As Georgianna notes, we borrow for any number of reasons, and the first step after the curator has identified potential loans for an exhibition is to ask the lender. The initial query is often informal, and then—given a positive response to that inquiry—I will follow up with a formal letter of request and provide the lender with all the details of our exhibition space. There are standards for display conditions set down by the American Association of Museums (AAM), and we follow the recommendations for paper, books, and art, which include low light levels, cool temperatures, and relative humidity around 45-50%.
Of course, this doesn’t just apply to lenders—we want our own materials displayed in this book-friendly environment as well—but lenders need to approve of our environmental conditions, as well as understand the mechanics of our display cases and our security regulations, before they will agree to send their artifact into our care. The AAM’s Standard Facility Report asks for plenty of other information, too, including the likelihood of natural disasters in a given geographic region. (Think about this: if you owned a collection of fine porcelains, would you send them to an earthquake-prone zone?) Lenders have to take all these things into consideration when they determine whether or not to loan an object.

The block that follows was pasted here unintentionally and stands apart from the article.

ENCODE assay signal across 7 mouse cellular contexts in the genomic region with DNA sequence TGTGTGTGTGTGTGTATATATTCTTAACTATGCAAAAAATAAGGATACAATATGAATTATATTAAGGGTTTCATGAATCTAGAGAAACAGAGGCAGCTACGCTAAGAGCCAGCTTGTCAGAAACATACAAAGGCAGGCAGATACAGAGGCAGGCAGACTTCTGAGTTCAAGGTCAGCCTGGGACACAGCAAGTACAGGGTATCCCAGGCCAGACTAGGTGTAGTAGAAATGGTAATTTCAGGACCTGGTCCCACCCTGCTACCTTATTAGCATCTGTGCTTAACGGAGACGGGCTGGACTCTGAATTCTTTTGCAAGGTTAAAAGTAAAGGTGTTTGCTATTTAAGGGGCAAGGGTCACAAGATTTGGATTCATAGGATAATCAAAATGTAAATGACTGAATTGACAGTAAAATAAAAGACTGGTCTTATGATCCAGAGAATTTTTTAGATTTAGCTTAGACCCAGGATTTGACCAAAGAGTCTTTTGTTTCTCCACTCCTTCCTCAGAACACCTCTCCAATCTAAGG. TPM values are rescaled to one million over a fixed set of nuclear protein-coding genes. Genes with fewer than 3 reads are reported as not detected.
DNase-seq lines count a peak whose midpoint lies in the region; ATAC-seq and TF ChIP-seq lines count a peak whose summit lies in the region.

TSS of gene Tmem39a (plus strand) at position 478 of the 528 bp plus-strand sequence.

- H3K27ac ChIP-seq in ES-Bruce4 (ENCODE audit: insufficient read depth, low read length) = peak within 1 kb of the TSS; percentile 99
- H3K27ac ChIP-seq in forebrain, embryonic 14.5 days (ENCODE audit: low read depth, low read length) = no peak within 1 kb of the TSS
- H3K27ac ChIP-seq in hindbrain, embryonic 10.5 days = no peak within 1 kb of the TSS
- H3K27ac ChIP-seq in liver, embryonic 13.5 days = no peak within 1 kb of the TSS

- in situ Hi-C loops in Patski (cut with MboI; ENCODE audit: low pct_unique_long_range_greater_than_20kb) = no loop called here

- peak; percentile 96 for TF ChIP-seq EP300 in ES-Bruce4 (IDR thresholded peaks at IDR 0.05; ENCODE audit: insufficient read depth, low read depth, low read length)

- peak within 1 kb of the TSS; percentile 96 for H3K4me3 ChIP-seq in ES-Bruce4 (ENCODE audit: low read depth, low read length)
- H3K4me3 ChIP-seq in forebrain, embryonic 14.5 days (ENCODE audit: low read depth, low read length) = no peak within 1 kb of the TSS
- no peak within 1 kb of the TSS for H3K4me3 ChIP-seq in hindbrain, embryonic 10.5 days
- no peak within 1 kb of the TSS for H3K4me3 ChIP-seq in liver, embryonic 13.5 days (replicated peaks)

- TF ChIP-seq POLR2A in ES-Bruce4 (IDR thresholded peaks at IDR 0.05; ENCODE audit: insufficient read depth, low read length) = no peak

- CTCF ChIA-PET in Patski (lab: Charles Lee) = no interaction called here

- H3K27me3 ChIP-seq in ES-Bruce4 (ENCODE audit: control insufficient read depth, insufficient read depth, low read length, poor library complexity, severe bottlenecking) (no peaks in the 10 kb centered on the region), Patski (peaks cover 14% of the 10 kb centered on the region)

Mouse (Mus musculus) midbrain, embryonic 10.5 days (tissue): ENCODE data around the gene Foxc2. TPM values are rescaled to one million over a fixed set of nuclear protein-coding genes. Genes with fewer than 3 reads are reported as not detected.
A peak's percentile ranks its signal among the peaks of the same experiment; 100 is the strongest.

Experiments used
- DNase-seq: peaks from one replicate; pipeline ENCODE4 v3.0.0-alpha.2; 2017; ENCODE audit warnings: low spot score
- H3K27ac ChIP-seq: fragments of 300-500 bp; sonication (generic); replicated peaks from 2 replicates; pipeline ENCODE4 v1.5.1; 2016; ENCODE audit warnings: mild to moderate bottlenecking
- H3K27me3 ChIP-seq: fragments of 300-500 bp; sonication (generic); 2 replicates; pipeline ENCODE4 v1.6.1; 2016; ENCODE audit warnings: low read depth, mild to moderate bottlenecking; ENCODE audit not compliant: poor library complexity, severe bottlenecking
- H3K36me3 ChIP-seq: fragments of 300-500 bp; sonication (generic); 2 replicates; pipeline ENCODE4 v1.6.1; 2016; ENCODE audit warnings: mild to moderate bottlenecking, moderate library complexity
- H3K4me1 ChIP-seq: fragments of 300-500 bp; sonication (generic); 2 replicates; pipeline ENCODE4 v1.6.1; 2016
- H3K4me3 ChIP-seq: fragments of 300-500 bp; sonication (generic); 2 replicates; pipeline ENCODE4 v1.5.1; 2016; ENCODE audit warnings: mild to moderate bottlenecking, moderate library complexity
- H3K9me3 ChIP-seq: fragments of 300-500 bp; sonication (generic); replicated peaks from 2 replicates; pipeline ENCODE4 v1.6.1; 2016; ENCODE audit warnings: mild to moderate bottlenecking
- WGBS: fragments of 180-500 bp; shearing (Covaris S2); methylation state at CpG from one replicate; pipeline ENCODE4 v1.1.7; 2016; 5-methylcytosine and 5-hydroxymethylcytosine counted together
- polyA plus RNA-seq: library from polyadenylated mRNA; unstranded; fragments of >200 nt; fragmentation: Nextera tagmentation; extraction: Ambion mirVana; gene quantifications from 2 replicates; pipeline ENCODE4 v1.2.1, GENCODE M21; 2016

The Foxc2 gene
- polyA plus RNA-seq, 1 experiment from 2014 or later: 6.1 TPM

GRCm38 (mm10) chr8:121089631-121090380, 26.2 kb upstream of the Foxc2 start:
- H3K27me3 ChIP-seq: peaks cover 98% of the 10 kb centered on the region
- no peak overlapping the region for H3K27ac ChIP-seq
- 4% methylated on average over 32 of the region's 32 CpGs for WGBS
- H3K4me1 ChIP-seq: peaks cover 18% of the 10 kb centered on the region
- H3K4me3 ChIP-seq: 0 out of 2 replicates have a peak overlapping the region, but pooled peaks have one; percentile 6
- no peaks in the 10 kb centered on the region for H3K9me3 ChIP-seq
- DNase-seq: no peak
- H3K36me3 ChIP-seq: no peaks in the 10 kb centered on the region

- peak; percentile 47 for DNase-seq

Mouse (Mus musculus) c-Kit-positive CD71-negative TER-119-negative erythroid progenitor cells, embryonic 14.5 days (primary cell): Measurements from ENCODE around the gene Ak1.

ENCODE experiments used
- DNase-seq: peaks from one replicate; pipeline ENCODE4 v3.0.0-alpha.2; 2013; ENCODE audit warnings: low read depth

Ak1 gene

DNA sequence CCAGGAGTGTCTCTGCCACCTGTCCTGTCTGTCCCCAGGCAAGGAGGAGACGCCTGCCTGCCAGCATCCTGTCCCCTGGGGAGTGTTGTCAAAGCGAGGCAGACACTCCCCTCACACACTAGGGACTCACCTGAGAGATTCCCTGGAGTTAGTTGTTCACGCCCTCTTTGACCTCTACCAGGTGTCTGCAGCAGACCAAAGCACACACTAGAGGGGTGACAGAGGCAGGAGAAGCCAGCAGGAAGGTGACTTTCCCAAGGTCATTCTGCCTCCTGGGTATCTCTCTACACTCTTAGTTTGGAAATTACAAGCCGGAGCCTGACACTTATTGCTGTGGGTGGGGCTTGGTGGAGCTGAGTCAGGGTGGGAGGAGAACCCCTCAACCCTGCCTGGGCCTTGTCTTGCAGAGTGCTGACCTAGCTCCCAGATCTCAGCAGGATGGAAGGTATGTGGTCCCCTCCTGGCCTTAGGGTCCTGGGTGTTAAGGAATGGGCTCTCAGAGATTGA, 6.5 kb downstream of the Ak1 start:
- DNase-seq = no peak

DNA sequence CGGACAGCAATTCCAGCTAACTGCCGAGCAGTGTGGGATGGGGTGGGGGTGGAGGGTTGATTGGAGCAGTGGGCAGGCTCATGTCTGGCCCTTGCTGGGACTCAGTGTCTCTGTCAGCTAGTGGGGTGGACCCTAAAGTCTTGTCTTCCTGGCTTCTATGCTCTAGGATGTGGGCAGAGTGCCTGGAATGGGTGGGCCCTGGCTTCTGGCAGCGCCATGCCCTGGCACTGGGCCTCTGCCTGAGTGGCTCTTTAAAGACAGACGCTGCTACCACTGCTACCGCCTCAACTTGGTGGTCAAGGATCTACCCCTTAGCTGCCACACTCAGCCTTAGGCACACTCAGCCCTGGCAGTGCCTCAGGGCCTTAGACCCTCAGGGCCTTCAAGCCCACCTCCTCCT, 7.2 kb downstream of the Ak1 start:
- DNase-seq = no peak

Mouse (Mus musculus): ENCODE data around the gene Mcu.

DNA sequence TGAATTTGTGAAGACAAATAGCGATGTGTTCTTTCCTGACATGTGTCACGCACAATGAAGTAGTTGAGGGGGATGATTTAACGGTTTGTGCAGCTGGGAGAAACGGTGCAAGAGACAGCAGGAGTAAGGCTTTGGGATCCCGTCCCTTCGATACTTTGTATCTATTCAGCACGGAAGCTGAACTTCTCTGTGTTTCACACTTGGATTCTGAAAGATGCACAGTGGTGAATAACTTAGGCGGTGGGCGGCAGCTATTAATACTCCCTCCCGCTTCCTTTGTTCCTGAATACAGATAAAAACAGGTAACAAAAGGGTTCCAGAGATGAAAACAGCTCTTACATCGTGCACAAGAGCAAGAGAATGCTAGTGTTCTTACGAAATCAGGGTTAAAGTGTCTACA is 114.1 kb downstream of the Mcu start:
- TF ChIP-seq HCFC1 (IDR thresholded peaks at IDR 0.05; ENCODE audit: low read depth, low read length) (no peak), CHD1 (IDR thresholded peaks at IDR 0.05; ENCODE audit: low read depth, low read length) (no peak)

Lenders and borrowers must then agree on the monetary value of the item being borrowed, and agree upon who will cover its insurance while it is away from its home institution (most often, this is the borrower’s responsibility).
Once the loan has been formally approved, I begin the process of getting it from its home to the Folger. For especially valuable items, the lender will usually request the services of a Fine Arts shipping company, who will measure the item and build a custom crate for it to travel in, and then transport it in a special-delivery truck. Sometimes a courier representative from the lending institution will travel with the item and oversee its installation, sometimes not. Loans do fly on occasion, although this is often not the preferred method of transport. If it is a very special hand-carry item that comes by air, the loan may even get its own seat on the plane.
For Shakespeare’s Sisters, we don’t have any of these special air-mail loans, but in the two week period during which we take down Manifold Greatness and install Shakespeare’s Sisters, we will have a carefully choreographed dance of loans coming out under the supervision of couriers sent from lending institutions; loans picked up by art handlers, across-town couriers, or simply the mailman for a return trip home; and new loans arriving by the same variety of methods. And all this happens in the midst of the Folger’s own material being carefully cradled and brought down from the conservation lab, one book truck at a time.
It is certainly worth the paperwork and careful coordination it takes to bring in loans that enhance and support the Folger’s own collection and help us tell a more complete story with our exhibitions. We’re very grateful to all our lenders, and thrilled to be displaying their objects side-by-side with our own.